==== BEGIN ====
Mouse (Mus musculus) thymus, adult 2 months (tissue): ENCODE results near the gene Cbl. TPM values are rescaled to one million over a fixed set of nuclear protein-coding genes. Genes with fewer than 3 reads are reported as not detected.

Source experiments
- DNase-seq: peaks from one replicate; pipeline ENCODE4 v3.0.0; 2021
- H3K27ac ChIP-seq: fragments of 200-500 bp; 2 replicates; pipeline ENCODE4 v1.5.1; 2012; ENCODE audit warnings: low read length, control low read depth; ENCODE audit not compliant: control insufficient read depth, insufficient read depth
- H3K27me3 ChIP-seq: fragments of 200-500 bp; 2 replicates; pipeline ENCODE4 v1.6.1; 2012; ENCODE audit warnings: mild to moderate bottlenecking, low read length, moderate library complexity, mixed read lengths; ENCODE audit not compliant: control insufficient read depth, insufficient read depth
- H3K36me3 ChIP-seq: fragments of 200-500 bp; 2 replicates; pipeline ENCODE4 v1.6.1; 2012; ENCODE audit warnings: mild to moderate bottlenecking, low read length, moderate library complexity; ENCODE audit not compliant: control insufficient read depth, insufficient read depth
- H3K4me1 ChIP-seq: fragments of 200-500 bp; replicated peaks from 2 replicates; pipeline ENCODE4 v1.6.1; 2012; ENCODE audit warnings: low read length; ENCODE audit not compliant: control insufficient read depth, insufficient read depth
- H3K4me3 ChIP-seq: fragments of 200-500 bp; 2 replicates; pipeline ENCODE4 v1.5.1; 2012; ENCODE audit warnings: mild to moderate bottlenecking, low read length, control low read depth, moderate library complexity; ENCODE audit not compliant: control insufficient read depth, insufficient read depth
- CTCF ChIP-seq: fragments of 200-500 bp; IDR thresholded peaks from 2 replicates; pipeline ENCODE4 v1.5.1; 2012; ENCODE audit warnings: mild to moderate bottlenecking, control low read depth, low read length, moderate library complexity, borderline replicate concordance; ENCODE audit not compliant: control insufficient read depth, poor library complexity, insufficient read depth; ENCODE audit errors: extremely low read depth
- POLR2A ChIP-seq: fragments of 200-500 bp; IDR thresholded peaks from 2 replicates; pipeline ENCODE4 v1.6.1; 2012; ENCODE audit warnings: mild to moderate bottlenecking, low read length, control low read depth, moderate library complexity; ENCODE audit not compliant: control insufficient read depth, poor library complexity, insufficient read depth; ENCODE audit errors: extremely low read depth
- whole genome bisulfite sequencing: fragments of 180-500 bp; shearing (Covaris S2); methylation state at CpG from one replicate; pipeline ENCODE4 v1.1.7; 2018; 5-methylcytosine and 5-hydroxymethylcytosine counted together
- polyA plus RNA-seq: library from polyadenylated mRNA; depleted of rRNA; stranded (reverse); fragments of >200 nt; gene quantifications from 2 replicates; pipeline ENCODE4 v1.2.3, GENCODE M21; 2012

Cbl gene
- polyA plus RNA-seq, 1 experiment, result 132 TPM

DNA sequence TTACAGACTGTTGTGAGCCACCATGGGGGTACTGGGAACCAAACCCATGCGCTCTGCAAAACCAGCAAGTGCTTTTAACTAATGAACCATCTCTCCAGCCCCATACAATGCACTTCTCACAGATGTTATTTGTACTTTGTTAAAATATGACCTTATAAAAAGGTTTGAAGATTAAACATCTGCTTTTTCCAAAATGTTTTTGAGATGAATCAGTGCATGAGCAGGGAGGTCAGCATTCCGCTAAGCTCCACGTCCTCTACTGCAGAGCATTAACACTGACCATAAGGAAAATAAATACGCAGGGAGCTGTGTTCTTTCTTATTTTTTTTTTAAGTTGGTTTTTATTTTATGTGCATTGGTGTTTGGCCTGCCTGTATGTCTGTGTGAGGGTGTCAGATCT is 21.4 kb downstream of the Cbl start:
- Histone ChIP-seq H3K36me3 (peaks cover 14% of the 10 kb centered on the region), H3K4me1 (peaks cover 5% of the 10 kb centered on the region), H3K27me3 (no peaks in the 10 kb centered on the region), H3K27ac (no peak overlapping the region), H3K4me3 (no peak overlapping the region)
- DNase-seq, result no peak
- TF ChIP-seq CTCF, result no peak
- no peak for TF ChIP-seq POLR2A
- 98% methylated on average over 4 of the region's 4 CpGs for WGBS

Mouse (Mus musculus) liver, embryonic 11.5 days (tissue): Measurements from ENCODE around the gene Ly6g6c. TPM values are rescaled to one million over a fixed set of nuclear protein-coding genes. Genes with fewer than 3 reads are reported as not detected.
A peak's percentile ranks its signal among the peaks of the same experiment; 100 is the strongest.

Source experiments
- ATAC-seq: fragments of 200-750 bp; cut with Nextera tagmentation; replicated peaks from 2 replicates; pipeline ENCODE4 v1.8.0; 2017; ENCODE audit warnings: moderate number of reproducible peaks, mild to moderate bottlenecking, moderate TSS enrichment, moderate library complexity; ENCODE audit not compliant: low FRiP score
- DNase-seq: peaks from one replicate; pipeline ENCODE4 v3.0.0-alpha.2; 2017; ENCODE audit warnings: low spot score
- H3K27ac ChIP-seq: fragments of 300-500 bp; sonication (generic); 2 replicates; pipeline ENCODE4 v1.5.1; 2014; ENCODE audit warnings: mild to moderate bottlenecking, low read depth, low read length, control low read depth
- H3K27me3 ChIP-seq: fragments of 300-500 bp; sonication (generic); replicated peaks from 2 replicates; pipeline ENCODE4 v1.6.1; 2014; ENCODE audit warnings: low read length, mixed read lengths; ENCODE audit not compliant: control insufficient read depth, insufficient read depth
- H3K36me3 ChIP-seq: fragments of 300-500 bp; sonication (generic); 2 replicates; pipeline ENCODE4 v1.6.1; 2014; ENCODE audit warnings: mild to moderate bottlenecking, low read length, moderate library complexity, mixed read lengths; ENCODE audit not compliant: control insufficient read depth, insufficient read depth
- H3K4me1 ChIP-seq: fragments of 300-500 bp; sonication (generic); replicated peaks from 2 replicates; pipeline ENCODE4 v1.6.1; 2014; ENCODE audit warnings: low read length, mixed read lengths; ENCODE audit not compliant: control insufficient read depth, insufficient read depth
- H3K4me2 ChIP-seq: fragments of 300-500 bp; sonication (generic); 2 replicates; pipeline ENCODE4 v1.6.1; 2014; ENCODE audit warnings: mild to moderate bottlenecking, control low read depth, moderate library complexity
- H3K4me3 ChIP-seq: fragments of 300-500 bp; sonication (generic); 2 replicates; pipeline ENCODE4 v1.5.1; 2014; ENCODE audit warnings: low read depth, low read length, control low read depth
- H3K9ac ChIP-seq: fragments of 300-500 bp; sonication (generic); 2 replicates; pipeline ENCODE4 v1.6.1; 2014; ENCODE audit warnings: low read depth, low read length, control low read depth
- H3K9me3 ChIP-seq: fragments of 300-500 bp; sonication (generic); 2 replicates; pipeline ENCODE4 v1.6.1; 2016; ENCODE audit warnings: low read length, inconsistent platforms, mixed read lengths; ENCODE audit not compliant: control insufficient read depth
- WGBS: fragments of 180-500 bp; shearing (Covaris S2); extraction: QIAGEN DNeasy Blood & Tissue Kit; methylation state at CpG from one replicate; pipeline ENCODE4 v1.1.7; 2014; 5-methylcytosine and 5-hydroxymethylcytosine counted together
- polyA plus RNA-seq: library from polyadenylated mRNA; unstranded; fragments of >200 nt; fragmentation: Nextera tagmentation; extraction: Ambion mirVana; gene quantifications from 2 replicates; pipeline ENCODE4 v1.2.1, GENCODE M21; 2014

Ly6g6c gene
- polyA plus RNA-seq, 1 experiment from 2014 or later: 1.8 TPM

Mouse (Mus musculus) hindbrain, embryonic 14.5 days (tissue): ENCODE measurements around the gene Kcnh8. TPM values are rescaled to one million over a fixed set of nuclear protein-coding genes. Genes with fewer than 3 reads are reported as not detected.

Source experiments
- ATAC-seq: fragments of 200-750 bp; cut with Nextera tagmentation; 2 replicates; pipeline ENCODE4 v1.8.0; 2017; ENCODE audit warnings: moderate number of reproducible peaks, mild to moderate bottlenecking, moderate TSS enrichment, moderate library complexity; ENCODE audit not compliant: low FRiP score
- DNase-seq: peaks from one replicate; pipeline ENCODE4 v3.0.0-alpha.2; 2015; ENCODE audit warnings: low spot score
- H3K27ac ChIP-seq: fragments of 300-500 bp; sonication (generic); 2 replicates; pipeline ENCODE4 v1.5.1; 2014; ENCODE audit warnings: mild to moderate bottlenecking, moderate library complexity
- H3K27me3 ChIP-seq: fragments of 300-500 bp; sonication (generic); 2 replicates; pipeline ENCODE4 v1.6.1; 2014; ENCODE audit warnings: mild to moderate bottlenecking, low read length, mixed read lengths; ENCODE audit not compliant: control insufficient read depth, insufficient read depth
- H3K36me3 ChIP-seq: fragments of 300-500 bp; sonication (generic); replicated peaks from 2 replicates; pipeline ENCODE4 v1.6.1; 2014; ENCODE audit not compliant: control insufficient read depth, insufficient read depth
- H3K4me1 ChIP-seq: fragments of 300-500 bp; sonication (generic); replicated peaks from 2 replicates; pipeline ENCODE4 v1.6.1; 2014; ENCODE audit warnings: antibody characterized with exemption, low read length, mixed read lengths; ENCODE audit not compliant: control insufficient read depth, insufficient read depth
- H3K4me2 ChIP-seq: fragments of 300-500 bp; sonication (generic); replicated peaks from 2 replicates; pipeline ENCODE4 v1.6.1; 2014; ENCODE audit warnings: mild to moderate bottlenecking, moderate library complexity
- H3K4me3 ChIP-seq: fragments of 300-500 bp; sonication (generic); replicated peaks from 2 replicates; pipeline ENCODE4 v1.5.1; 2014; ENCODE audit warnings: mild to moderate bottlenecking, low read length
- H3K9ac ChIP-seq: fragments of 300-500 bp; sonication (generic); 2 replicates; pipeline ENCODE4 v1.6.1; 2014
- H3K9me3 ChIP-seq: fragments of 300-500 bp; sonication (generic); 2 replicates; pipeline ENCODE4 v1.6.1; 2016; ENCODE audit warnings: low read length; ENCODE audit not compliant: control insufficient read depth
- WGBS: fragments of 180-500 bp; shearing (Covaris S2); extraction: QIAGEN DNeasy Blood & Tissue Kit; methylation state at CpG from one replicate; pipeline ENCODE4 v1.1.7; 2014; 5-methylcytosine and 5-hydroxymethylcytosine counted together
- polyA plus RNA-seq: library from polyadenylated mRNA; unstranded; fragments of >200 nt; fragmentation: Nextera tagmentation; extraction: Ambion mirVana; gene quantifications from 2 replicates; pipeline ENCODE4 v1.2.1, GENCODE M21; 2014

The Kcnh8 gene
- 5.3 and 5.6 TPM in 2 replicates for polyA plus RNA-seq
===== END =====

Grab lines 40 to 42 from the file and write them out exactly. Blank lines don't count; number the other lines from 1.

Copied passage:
- ATAC-seq: fragments of 200-750 bp; cut with Nextera tagmentation; 2 replicates; pipeline ENCODE4 v1.8.0; 2017; ENCODE audit warnings: moderate number of reproducible peaks, mild to moderate bottlenecking, moderate TSS enrichment, moderate library complexity; ENCODE audit not compliant: low FRiP score
- DNase-seq: peaks from one replicate; pipeline ENCODE4 v3.0.0-alpha.2; 2015; ENCODE audit warnings: low spot score
- H3K27ac ChIP-seq: fragments of 300-500 bp; sonication (generic); 2 replicates; pipeline ENCODE4 v1.5.1; 2014; ENCODE audit warnings: mild to moderate bottlenecking, moderate library complexity